Okay, OKAY! So it was from MY side of the family.

This card plays a very tinny version of a song whose nonsensical verses are, “Yummy yummy yummy, I’ve got love in my tummy, and I feel like I’m loving you.” Verses that at times seem sexually perverse to me, and at other times just an odd choice for how vaguely associated with Easter—candy eatin’, I guess—they are. I’ve had plenty of opportunities to ponder this.

Anyway, don’t get me wrong. This card is adored and beloved by Kate. It was incredibly sweet and thoughtful to have sent it to her. Every time she opens and closes and reopens that card—while eating breakfast, peeing, riding her bike, or leering up close to Paigey’s face—every single time, morning, noon, or night, it’s as though the fact that music emanates from it is a freshly exciting revelation. Something she isn’t certain will necessarily happen if she opens it again. So she needs to check.

That gal’s tenacious.

And even though I’ve had on the order of seven breakdowns where I’ve pleaded with her to take mercy on us and it’s only 6:47AM and Daddy is still trying to sleep and don’t you think that’s a little close to Paige’s face and maybe if we just sit down and eat a big pile of candy for a while that would be a fun way to take a little break from the card hmmm? Even with all that, when I cleaned up all our Easter crap a couple days ago, throwing away the already broken or rotten stuff and shoving the rest of it ceremoniously in a garbage bag for basement storage, I still left that card out for her.

Why? Because in a weirdly genuine I’m-happy-that-she’s-happy-even-if-it-makes-me-unhappy maternal way, I feel like with some intermittent intervention I can stick it out until she eventually hopefully tires of the damn card. Or, if there’s a God, it breaks.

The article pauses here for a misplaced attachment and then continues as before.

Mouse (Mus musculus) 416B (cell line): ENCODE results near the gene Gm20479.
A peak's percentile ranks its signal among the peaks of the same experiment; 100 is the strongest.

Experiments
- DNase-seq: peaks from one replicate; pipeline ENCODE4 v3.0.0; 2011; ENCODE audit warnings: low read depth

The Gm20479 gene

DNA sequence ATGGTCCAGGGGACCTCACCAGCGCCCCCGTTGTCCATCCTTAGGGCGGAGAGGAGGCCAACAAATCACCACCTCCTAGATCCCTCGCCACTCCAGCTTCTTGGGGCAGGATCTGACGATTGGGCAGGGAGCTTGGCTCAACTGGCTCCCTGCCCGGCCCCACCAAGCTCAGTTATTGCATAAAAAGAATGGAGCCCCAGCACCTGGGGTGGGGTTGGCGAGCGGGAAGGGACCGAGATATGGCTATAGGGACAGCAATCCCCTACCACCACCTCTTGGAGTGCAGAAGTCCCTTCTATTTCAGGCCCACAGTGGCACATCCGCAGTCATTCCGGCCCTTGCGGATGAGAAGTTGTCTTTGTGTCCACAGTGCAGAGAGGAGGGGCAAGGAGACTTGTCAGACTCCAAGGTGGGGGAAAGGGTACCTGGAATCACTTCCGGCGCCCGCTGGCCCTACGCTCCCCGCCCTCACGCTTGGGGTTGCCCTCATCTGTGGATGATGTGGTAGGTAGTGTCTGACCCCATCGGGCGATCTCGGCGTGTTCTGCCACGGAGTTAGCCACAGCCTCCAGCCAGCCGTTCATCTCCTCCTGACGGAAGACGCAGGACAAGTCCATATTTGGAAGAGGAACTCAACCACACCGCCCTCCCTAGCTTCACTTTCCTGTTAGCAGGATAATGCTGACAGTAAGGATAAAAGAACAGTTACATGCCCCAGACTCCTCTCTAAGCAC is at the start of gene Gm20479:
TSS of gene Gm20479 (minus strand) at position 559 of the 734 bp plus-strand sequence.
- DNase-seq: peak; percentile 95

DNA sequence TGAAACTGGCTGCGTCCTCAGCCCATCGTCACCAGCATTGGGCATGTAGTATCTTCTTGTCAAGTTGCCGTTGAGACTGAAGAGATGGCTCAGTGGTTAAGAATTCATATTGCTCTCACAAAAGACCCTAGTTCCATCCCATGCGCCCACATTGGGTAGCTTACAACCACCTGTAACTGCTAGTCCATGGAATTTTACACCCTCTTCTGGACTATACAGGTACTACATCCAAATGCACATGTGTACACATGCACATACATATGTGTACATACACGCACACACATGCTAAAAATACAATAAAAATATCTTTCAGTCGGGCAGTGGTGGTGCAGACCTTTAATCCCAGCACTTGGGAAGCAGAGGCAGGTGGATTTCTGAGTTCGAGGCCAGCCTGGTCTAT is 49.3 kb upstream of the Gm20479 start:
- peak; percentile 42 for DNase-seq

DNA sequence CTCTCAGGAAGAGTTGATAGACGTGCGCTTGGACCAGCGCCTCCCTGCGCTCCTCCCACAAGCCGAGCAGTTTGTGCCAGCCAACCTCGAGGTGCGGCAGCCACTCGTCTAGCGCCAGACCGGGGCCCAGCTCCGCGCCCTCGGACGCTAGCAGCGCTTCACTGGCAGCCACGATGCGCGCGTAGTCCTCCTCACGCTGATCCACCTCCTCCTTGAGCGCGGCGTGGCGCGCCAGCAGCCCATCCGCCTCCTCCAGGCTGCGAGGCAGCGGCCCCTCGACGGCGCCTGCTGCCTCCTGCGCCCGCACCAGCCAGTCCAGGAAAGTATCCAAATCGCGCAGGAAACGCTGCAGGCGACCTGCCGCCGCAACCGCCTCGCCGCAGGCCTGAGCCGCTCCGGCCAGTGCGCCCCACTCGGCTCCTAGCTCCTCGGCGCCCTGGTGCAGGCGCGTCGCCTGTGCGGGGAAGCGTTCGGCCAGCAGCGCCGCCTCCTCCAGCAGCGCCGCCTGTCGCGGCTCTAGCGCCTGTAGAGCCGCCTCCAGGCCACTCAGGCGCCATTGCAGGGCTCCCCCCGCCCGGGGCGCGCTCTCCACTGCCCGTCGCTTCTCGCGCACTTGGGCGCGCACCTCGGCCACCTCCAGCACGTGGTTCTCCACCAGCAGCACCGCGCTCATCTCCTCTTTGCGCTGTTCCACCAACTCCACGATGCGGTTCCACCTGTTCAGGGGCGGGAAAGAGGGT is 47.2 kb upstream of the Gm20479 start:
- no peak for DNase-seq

Not that I’m setting my sights on it or anything, but if she ever wants to, that girl could DOMINATE a sorority some day.

1 Comment »

One Comment on “Songs of Torture”

  1. 1 The Subtle Rudder said at 7:32 am on April 19th, 2009:

    We had eight-tracks when I was a kid (yes, I am THAT old) and one of the ones we had was called “Funky Favorites,” and along with novelty gut-splitters such as “My Ding-a-Ling,” by Chuck Berry (which made me giggle in much the same way as the teabagging tax protestors of today…boyparts are funny!), it featured the creamy manufactured kidpop of “Yummy, Yummy, Yummy,” which, come to think of it, also has connotations centering around ding-dongs and sexual acts (or maybe that’s last night’s wine talking again…love in my tummy, indeed!). I believe the song was by the 1910 Fruitgum Company, or something of a similar nature, which is easily googled, should you be fitter than I am this AM (see above re: excess wine consumption). All of which to say is your torment has been my delight; thanks for the walk down auralmemory lane. Now toss that ear-crawler and disavow all knowledge of its whereabouts to your daughter. Kate SOMETHING to discuss in therapy as a vaguely dissatisfied 30-something.